2.6. Ub2—A Ubiquitin-Derived Peptide

Ubiquitin is a protein that regulates proteasomal degradation, marking its target proteins to be destroyed in the 26S proteasome [24]. Moreover, ubiquitin is responsible for regulating the trafficking of proteins in the endocytic pathway [25]. During an infection, the fusion of the phagosome with the lysosome facilitates the killing of the invading pathogen through both oxidative and non-oxidative mechanisms. Ubiquitin-derived peptides are the primary mediators of those non-oxidative mechanisms [26]. Ubiquitin itself has no antimycobacterial activity in lysosomal extracts. However, some of its derived peptides produced by proteolytic degradation of ubiquitin, namely Ub2, are active [27].

2.7. Hcl2

Hcl2 is a fragment of the human mitochondrial protein COX3. It was reported to strongly bind ESAT-6 [28], a protein secreted by Mtb that plays a key role in the mycobacterial pathogenesis, by suppressing the antigen presentation of macrophages [29].

2.8. Cathepsin G-Derived Peptides

Cathepsin G (catG) is a neutrophil serine protease (NSP) with antimicrobial properties. Stored within the acidic granules, NSP become active only after being released into the phagocytic vacuole. Furthermore, they are also components of neutrophil extracellular traps—extracellular fibrillary structures released by neutrophils. These traps are composed of NSP alongside chromatin and facilitate pathogen arrest [30][31].

2.9. Venom-Derived Peptides

Natural toxins can be used therapeutically against several diseases, due to their high specificity for certain cellular components. Scorpion venom has been studied as a source of those toxins, as it is a mixture of polypeptides, nucleotides, mucoproteins among other substances [32]. Their AMP share relevant characteristics with the ones we are typically familiar with, such as the presence of hydrophobic and cationic residues, a positive net charge, and the ability to adopt an amphipathic structure [33].

2.10. B1CTcu5

B1CTcu5 is a 21-amino acids long AMP that belongs to the Brevinin-1 family, sharing a very similar sequence to its parental peptide. Brevinins are known for their antimicrobial activities against Gram-positive and Gram-negative bacteria. This cationic peptide was isolated from the skin secretion of the frog Clinotarsus curtipes [34][35]. Against planktonic cultures of Mtb H37Rv this peptide was bactericidal, presenting a MIC of 12.5 μg/mL. Moreover, at its MIC, the peptide was capable of completely inhibiting Mtb growing inside THP1-derived macrophages. Furthermore, it was deemed as non-toxic against this cell line, proving to be a potential anti-tubercular lead [35].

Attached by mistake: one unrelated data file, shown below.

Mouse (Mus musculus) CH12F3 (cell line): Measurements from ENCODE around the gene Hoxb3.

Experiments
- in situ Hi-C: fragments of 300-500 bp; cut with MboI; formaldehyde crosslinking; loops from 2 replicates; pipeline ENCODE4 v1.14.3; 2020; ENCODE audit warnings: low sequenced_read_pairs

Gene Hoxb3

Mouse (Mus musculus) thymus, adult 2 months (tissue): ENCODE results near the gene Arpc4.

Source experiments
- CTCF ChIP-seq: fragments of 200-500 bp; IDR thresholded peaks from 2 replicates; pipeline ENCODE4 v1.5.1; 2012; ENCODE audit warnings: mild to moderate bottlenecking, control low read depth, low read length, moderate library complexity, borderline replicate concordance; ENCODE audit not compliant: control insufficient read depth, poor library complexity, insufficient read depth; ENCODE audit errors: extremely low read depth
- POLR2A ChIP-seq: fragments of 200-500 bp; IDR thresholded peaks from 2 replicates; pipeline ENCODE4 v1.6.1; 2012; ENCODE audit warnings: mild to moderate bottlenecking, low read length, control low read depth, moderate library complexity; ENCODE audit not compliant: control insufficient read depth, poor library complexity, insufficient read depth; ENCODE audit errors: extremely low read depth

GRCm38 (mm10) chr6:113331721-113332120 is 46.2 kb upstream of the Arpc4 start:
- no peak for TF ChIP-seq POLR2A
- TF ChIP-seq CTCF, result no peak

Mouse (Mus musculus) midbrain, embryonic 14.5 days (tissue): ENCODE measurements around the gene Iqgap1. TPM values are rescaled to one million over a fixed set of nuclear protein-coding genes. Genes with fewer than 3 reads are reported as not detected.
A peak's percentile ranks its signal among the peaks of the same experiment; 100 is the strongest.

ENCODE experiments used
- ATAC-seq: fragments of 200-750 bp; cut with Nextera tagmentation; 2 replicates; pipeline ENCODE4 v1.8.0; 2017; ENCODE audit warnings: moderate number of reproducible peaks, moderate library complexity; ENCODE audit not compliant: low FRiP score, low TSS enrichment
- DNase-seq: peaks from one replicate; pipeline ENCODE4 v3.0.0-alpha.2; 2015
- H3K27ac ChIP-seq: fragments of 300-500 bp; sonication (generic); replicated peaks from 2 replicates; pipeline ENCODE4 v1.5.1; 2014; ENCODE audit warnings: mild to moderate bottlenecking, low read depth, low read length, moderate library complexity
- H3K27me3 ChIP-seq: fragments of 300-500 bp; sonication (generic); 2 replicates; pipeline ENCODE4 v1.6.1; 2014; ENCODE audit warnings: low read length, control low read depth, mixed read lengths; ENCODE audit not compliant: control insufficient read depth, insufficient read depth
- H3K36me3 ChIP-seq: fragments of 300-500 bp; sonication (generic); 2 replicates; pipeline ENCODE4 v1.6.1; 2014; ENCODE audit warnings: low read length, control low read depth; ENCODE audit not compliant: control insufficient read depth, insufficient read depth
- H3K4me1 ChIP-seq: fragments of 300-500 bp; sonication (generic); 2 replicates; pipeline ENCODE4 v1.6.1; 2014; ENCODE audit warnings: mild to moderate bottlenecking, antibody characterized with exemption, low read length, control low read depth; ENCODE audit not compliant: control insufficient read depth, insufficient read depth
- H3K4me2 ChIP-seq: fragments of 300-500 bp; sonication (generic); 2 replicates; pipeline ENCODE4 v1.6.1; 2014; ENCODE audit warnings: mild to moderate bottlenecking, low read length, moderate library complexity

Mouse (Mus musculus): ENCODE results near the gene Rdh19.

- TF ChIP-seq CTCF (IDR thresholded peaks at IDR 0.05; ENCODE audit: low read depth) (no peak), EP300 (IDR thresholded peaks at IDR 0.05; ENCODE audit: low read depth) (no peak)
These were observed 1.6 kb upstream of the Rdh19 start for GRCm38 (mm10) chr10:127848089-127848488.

3. Non-Animal AMPs with Anti-Tubercular Activity

3.1. Bacterial Peptides

Nisin A and lacticin 3147 are two of the best characterized lantibiotics. Ribosomally synthesized peptides produced by the Gram-positive bacteria Lactococcus lactis, lantibiotics have had their use well-documented in food, animal, and human applications [36]. Mutacin 1140, typically known as MU1140, is derived from Streptococcus mutans JH1140, has 22 amino acids and presents low levels of toxicity, a high degree of stability, and good pharmacokinetics [37][38]. Lasso peptides are a subclass of ribosomally synthesized and post-translationally modified peptides characterized by a stable structure. With a broad spectrum of bioactivity, lasso peptides have been associated with antimicrobial action, including relevant anti-tubercular efficacy [39]. Streptomyces has been a bacterial source of peptides with antimycobacterial properties [40]. Most importantly, these bacteria are the source of streptomycin, the first approved antibiotic used to treat tuberculosis [41].

3.2. Fungal Peptides

Fungal defensins are potent AMP with low toxicity and high serum stability. Through the method of residue substitution, several variants of plecstasin were generated such as NZX, with reported anti-tubercular activities and high resistance to proteases’ action [42]. Trichoderin A, the peptide with the highest efficacy, was found to exert this potent antimycobacterial activity through inhibition of the mycobacterial ATP synthesis [43].

3.3. Plant-Derived Peptides

Capsicum plants, specifically, have been considered as a possible research target in the search for new proteins and peptides that help defend plants against invading pathogens, given their already described antibacterial compounds [44][45].

4. Taking AMPs from Bench to the Clinic

However, despite their remarkable properties, AMPs still face major challenges to join the pharmaceutical industry. The primary challenge is the susceptibility to proteolytic enzymes. When administered orally, AMP must overcome enzymes that operate through the digestive tract, like pepsin, trypsin, and chymotrypsin. Intravenous administration poses similar challenges, as there are many proteases in blood [46]. Moreover, intravenous administration translates into a shorter half-life due to hepatic and renal clearances [47]. New design strategies have been applied to overcome these challenges, with the incorporation of non-natural amino acids, backbone mimetics, conjugation with fatty acids, and N and C-terminus modifications [48]. Furthermore, drug delivery systems, using different types of vehicles such as nanoparticles, liposomes, or different gel formulations, have also been a strategy employed to reduce proteolytic degradation [49].